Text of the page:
Bassist Jeff Ament mentioned recently that the band strove to front-load Live on Ten Legs with some “good energy”. He isn’t kidding: Pearl Jam comes roaring out of the gate here and only begins to relent a shade for the ghostly opening chords of “I Am Mine” six tracks in (even then, the tune from the 2002 album Riot Act ultimately molts into another classicist Pearl Jam anthem, topped with a soul-stirring chorus and an ecstatic outro solo by lead guitarist Mike McCready). Here we find that the last big grunge band standing has cast itself as something akin to its heroes the Who by way of punk, as wave after wave of taut, fist-pumping chordal rockers like “World Wide Suicide”, “Got Some”, and cover of punk hero Joe Strummer’s solo cut “Arms Aloft” are rolled out, demonstrating that Pearl Jam can hit hard in a direct, almost crude fashion that nonetheless works wonders in an arena environment. It’s almost a disservice to the band that so much emphasis is placed on such a straightforward attack, as ballads get short shrift and the band’s penchant for improvisational sections is largely pushed to the second half of the album, where terrific renditions of ‘90s classics “Porch”, “Alive”, and “Yellow Ledbetter” reside.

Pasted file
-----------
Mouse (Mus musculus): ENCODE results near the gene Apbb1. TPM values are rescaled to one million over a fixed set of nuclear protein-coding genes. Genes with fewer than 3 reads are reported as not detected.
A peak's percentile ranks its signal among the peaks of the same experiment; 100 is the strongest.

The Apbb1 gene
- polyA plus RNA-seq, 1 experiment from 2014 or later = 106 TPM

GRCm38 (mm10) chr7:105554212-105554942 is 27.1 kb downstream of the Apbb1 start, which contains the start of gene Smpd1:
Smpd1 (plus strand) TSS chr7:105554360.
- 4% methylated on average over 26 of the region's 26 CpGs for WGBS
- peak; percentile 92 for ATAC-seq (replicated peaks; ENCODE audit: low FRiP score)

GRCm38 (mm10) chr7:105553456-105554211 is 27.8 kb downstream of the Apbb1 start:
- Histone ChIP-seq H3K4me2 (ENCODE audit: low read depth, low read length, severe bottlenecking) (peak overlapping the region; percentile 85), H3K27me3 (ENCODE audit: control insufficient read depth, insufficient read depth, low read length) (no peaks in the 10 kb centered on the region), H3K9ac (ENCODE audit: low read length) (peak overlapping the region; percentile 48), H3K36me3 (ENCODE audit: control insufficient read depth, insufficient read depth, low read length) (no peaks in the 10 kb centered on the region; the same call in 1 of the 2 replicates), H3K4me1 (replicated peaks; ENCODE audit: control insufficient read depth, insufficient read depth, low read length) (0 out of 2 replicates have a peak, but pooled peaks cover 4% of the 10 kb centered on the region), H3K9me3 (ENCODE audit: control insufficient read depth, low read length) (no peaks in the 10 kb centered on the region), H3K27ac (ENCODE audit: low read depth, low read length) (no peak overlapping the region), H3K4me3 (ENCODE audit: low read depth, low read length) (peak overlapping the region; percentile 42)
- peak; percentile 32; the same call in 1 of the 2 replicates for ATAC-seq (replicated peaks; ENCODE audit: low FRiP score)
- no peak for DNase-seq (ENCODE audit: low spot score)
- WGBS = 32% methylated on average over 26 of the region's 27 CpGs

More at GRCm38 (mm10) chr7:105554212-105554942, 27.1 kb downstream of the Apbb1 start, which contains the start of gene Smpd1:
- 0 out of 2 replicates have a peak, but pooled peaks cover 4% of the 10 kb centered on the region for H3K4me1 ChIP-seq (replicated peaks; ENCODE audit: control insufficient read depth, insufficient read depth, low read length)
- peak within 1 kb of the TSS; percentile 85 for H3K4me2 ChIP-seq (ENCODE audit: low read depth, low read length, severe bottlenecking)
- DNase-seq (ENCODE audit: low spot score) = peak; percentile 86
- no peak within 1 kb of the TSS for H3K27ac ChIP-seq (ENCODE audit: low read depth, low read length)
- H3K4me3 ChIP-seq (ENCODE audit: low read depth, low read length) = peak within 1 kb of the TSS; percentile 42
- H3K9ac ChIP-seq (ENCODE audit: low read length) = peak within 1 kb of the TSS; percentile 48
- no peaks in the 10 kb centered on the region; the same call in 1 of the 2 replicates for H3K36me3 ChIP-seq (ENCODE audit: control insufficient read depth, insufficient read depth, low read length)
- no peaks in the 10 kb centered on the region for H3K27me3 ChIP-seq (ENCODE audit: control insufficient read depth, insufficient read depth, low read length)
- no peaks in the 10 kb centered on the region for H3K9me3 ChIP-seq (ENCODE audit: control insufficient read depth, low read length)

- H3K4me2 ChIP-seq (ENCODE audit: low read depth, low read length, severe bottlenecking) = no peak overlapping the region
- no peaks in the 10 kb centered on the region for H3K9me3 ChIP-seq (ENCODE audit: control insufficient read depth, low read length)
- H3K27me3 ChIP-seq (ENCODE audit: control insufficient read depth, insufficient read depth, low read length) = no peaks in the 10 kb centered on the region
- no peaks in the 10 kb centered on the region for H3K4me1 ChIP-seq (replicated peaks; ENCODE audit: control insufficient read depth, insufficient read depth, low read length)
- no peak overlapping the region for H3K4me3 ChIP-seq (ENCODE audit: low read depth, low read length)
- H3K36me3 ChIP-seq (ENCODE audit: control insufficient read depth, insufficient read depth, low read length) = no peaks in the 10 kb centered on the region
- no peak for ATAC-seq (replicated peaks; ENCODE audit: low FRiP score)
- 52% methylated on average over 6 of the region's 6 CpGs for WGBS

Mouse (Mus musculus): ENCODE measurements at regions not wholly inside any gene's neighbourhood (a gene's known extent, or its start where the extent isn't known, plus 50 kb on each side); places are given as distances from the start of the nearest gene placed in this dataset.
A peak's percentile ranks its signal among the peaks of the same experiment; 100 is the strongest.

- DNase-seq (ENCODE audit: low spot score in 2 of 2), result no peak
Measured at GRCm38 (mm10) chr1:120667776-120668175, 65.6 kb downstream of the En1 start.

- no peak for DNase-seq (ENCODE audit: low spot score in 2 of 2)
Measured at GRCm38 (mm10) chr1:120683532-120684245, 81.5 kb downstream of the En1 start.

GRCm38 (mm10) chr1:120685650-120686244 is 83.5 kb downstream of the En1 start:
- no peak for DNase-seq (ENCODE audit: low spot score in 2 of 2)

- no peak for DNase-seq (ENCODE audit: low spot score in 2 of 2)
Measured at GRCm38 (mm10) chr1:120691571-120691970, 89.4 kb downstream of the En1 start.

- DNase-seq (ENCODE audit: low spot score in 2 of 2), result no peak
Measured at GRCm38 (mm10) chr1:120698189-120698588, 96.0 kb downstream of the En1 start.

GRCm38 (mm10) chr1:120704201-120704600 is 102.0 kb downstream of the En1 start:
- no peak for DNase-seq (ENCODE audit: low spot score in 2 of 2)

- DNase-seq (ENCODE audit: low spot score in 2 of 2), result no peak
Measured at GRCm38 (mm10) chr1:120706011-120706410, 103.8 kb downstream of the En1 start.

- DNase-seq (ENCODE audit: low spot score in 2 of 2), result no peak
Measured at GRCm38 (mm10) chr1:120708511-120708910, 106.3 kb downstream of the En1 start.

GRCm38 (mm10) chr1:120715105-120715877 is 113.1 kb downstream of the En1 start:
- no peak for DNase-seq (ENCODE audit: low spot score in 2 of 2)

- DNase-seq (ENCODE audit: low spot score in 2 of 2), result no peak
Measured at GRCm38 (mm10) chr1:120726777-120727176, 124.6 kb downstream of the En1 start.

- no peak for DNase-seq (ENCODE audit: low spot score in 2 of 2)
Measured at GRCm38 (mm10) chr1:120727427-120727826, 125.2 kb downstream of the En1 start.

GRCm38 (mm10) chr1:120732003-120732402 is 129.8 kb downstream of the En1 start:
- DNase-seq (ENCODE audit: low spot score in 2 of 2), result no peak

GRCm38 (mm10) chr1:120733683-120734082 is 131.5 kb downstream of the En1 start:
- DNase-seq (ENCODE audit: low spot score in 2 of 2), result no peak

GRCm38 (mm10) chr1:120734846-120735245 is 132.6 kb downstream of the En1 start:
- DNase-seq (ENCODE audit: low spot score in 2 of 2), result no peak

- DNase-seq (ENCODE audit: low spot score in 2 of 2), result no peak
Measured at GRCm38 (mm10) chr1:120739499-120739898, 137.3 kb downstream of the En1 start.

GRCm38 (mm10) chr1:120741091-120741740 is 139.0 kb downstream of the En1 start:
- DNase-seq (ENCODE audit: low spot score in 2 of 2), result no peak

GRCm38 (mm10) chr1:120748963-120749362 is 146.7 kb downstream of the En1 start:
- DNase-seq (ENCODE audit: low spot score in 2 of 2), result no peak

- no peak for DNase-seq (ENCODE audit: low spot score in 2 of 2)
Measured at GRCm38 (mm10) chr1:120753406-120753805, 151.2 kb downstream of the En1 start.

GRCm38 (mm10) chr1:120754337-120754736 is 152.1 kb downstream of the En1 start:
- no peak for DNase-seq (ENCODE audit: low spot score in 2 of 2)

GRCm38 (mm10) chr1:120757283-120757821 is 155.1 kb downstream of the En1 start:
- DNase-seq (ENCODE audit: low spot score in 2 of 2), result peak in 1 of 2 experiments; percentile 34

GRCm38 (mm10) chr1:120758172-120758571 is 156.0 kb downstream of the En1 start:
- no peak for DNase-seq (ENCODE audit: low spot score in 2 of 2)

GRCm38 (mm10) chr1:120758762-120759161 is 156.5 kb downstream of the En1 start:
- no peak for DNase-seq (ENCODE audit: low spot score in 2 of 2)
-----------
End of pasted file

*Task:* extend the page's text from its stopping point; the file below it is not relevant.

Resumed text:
By and large Live on Ten Legs lives up to its unstated thesis of a sort of “greatest live hits”. All but two of the performances are clear winners. After Pearl Jam struggled to cope with the “voices of a generation” mantle unwillingly hoisted onto it for so long, Live on Ten Legs displays a group that is pretty darn happy about where it is now, content to feed off the crowd and enjoy the art of live performance for its own sake. It’s a long way from the scowling band of yore whose formerly-tortured frontman once popped out of a bush to tell some bewildered fans to stop singing “Black”. Singer Eddie Vedder lacks the hair-raising visceral qualities of the past on the performances compiled here, but is still a talent to behold, sustaining notes for effect (check out the way he elongates the word “listen” in the last chorus to “State of Love and Trust”), using his voice as a percussive instrument, and throwing in fun little phrasings. Nothing demonstrates Pearl Jam’s contented state of mind better than the cover of the post-punk media-image rant “Public Image”, where the band is having a jolly good time rocking along as Vedder indulges in a goofy John Lydon impersonation. In contrast, the album’s least successful renditions -- “Animal” and “Spin the Black Circle” -- are the ones that most demand cathartic vitriol. In the case of “Spin the Black Circle”, Vedder and Co. sound positively relaxed on the thrashing hardcore-inspired ode to vinyl records, robbing the song of the frenzied urgency it requires.